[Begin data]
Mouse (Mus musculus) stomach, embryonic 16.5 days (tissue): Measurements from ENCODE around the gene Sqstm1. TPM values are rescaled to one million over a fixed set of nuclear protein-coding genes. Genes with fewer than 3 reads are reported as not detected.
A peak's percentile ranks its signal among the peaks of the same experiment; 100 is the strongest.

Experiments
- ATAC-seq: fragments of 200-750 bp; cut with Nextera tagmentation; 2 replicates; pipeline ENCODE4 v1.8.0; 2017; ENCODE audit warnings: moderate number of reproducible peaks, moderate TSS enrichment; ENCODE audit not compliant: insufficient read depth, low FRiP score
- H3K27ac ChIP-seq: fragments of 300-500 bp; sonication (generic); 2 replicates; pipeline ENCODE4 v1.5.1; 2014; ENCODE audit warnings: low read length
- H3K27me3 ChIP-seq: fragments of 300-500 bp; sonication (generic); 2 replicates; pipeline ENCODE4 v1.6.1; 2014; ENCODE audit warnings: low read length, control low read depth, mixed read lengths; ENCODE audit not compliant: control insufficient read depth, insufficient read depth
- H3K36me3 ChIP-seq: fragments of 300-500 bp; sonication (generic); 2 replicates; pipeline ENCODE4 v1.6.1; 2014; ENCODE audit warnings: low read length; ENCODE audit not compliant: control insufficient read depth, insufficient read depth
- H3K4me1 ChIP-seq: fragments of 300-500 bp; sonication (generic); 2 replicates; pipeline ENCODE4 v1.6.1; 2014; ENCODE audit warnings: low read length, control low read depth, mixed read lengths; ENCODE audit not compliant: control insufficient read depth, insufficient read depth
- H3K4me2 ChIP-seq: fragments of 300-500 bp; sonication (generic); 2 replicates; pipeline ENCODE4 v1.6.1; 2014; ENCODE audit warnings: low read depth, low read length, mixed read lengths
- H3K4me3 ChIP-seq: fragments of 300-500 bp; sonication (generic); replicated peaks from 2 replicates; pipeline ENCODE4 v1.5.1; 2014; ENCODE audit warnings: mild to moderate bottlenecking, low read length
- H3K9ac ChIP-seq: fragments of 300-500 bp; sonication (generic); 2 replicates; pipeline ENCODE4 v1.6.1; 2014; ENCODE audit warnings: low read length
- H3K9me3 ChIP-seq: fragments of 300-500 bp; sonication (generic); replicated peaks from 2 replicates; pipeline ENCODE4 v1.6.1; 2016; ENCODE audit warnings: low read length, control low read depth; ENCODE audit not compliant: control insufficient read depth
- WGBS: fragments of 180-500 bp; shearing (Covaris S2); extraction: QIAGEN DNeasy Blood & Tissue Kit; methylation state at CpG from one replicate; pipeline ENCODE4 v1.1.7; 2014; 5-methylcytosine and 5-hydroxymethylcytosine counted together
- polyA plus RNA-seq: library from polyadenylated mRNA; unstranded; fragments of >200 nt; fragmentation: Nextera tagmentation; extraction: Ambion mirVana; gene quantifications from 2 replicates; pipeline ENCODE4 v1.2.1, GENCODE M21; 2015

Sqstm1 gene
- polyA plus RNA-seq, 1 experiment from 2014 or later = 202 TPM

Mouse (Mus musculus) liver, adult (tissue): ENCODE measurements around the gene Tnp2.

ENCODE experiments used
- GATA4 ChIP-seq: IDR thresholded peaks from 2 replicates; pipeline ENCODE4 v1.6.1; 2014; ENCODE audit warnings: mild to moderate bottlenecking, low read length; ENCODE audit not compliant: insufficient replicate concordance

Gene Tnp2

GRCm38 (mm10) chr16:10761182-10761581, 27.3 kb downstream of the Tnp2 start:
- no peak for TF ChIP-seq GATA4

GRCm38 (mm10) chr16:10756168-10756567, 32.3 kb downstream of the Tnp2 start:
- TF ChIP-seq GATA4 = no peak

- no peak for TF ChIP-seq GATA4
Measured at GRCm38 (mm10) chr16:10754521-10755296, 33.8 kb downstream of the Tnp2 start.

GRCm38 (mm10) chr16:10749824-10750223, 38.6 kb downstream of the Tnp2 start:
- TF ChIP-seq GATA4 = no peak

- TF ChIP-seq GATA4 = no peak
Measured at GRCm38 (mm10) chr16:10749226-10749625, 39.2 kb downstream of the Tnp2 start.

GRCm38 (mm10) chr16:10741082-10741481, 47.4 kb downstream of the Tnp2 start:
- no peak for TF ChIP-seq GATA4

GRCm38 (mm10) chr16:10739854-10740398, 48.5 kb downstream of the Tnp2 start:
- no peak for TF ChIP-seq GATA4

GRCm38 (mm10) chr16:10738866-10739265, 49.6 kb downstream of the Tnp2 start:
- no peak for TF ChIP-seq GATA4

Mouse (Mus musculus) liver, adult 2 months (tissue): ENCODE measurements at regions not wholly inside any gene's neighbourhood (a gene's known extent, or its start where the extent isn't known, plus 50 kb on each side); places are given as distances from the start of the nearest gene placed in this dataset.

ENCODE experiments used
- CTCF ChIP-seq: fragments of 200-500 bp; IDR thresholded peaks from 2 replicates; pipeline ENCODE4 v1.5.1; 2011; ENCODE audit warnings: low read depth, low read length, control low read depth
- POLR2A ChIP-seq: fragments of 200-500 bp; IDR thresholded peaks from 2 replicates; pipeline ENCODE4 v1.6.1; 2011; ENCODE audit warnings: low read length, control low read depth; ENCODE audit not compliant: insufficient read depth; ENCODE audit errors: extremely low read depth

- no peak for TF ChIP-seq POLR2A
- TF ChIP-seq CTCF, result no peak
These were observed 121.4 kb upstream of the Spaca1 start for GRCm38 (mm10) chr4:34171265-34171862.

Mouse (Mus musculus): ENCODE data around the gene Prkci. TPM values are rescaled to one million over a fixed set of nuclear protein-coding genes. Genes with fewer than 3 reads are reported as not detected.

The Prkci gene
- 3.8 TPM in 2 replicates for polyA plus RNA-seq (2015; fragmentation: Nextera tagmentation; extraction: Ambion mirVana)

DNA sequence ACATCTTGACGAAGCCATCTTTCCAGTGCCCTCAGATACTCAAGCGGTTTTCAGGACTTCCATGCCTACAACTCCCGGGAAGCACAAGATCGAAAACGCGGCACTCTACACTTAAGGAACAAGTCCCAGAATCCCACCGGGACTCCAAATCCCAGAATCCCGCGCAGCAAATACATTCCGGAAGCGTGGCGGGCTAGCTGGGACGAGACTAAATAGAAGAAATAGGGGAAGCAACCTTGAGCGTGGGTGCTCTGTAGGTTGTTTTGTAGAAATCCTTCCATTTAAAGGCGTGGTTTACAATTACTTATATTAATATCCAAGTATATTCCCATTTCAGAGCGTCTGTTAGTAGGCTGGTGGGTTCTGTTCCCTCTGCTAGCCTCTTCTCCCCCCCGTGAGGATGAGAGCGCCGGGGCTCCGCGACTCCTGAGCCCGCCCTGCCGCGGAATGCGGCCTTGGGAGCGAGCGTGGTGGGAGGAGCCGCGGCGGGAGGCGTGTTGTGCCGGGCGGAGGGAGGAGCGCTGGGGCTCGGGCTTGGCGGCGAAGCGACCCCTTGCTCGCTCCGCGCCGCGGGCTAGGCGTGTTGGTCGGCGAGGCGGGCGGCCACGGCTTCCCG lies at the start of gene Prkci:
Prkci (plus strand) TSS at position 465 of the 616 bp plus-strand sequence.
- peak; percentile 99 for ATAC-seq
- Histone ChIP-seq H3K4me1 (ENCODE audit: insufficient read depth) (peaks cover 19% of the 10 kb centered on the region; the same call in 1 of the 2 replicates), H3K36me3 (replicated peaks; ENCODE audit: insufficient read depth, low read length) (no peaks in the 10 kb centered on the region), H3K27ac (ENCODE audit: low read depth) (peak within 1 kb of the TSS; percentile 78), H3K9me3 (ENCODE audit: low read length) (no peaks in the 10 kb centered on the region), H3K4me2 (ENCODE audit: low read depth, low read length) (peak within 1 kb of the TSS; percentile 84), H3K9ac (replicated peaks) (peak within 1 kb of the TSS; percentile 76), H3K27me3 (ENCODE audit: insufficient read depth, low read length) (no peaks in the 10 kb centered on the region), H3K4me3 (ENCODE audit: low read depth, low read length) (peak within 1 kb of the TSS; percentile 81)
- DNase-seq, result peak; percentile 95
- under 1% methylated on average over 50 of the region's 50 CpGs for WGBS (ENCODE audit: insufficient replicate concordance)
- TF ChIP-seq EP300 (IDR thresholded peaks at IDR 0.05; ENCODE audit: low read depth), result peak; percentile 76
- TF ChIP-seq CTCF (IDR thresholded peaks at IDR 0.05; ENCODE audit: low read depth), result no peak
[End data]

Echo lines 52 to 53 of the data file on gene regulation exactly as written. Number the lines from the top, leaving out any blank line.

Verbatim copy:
- under 1% methylated on average over 50 of the region's 50 CpGs for WGBS (ENCODE audit: insufficient replicate concordance)
- TF ChIP-seq EP300 (IDR thresholded peaks at IDR 0.05; ENCODE audit: low read depth), result peak; percentile 76